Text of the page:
The Emergence of Memory: Conversations with W.G. Sebald edited by Lynne Sharon Schwartz Seven Stories Press 2007
Today, I came across a book review I wrote years ago for ascent magazine. The ideas in it have influenced poignantly my current PhD research, so I couldn't help but post it here. Funny, how the ghosts of our reading and writing past come back to haunt and inspire us!
Before his death at age 57 in a car crash, Sebald spent much of his literary and academic career unremittingly devouring and displacing the past. With a lyrical and elegiac style, his narrative tales of absence, dislocation, loss and suicide won him critical acclaim. However, his narratives and narration prove as unreliable as memory itself; his works resemble the search of a dog running through a field, or a mourner rummaging through a loved one’s closet. Seamlessly shifting from third to first person and weaving anecdotes and digressions without so much as a paragraph break, Sebald’s narratives leave it up to the reader to make sense of his haphazard patterning. In The Emergence of Memory: Conversations with W.G. Sebald, the writer-as-subject proves just as elusive as his writing. With contributors including Michael Hofmann, Tim Parks and Carole Angier, this multi-authored exploration of Sebald leaves the life and mind of the subject an evanescent mystery and, much like Sebald’s own writing, as fragile and ephemeral as a pearl of smoke.
Framing Sebald through the perspective of his own and others’ eyes, Schwartz evokes this intangible author by gathering pieces — much the way Sebald himself gathered pieces to compose his narratives. CBC journalist Eleanor Wachtel inquires in her interview on Sebald’s nature as a “ghost hunter.” The past possessing Sebald’s present and his identity as a German living in postwar Europe have compelled him to explore his nation’s “collective amnesia.” He unveils to her his impression of memory as a phenomenon emerging from the “fault line” that runs through our “physical and emotional makeup,” a line that exists between the natural world and our brains. Those “tectonic plates,” he tells us, “rub against each other” and pain and memory surface from the friction.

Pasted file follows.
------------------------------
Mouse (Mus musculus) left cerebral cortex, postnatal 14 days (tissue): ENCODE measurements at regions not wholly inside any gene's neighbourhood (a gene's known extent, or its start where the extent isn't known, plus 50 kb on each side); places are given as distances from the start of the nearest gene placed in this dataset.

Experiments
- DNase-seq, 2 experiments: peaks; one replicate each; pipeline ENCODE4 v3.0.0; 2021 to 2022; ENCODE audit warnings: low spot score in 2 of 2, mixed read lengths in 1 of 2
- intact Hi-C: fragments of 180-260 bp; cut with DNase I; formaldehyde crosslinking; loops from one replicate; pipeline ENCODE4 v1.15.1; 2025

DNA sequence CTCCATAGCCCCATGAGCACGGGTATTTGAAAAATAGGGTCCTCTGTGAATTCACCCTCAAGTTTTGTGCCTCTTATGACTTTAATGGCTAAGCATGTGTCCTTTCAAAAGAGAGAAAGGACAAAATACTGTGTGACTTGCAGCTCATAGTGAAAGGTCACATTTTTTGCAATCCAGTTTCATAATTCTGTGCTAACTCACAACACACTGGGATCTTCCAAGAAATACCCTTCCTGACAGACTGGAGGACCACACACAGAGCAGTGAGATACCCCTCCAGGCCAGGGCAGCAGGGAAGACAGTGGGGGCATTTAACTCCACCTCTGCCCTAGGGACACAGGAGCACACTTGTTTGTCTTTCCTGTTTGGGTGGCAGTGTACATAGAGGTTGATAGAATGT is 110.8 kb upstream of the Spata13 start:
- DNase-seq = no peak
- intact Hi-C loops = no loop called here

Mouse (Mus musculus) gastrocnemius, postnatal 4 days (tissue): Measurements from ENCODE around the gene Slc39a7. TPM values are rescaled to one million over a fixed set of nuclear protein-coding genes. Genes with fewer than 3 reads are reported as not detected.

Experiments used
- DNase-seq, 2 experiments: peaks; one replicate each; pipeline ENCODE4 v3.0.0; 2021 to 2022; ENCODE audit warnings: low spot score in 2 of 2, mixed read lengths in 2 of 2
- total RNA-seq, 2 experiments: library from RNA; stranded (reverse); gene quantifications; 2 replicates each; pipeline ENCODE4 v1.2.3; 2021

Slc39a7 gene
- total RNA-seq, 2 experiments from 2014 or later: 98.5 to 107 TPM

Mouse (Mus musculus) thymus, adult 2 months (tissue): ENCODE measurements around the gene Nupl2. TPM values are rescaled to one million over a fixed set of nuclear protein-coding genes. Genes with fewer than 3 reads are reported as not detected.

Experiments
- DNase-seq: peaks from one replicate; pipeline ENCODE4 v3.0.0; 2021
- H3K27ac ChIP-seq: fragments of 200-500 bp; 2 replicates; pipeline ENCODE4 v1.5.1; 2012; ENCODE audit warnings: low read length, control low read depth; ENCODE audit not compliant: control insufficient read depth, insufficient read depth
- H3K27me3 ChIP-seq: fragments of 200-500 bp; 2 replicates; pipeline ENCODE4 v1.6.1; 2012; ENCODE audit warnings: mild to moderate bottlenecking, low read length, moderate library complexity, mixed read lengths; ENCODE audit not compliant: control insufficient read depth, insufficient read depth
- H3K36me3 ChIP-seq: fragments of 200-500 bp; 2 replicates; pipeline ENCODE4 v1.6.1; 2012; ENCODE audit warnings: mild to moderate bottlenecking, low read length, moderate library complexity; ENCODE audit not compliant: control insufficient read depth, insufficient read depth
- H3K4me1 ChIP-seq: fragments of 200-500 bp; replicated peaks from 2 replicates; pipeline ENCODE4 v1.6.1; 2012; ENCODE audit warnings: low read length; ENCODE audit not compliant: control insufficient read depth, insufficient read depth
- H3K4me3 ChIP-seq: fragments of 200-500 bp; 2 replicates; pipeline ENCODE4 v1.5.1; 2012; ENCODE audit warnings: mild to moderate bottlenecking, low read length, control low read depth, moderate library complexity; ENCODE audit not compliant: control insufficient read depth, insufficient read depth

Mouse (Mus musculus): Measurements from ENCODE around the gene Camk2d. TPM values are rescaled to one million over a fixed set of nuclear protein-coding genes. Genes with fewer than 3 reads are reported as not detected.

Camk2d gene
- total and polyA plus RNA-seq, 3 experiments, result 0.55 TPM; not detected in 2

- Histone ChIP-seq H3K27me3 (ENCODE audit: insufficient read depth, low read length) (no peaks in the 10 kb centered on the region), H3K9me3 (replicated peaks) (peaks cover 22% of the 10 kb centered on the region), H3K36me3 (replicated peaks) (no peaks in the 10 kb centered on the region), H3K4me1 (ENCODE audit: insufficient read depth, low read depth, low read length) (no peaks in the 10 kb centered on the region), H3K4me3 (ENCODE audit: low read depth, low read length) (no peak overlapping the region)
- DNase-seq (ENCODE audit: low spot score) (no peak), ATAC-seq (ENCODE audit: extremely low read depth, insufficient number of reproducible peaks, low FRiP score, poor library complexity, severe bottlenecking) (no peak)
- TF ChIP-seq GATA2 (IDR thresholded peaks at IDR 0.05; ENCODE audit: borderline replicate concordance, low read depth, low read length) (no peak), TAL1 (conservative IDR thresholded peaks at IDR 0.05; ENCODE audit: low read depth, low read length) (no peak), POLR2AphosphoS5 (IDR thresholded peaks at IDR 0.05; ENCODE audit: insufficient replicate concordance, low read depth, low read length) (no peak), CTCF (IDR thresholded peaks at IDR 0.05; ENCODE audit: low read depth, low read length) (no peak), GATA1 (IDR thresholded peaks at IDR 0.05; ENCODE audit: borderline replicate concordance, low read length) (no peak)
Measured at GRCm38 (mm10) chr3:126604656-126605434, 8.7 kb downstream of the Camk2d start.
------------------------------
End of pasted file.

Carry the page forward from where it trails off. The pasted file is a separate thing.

Editor and critic Ruth Franklin similarly envisions Sebald as a Charon of a dark underworld of the twentieth century. She writes that Sebald’s books “have been about bridging gaps and about the impossibility of bridging gaps — between memory and forgetting, between art and reality, between the living and the dead.” She sees his work resembling origami, folding and unfolding to her with twists of the fingertips. Reality and fiction tug at our sleeves, with photographs interspersed among his words offering a spectral presence, a presence of the departed, haunting and evocative. Yugoslavian poet, essayist and translator Charles Simic explores the “conspiracy of silence” around Sebald’s dark subject matters. He writes how Sebald simultaneously unveils and veils issues that history has wished to bury even when the suffering and sorrow of the past are trodden on the soil.
Reminded of my own devouring of Sebald’s narratives years ago when living in Prague, I enjoyed revisiting this evocation of the past. Sebald’s narratives resemble a Penelope-like embroidering and unraveling with memory the material instead of thread. His work vanishes almost as soon as it appears, undone by the opposing forces it seeks to mesh. In the illusory workings of art against memory, Sebald admits that sometimes blankness comes closer to the truth. His narratives turn into paradoxically both the preserver and destroyer of memory.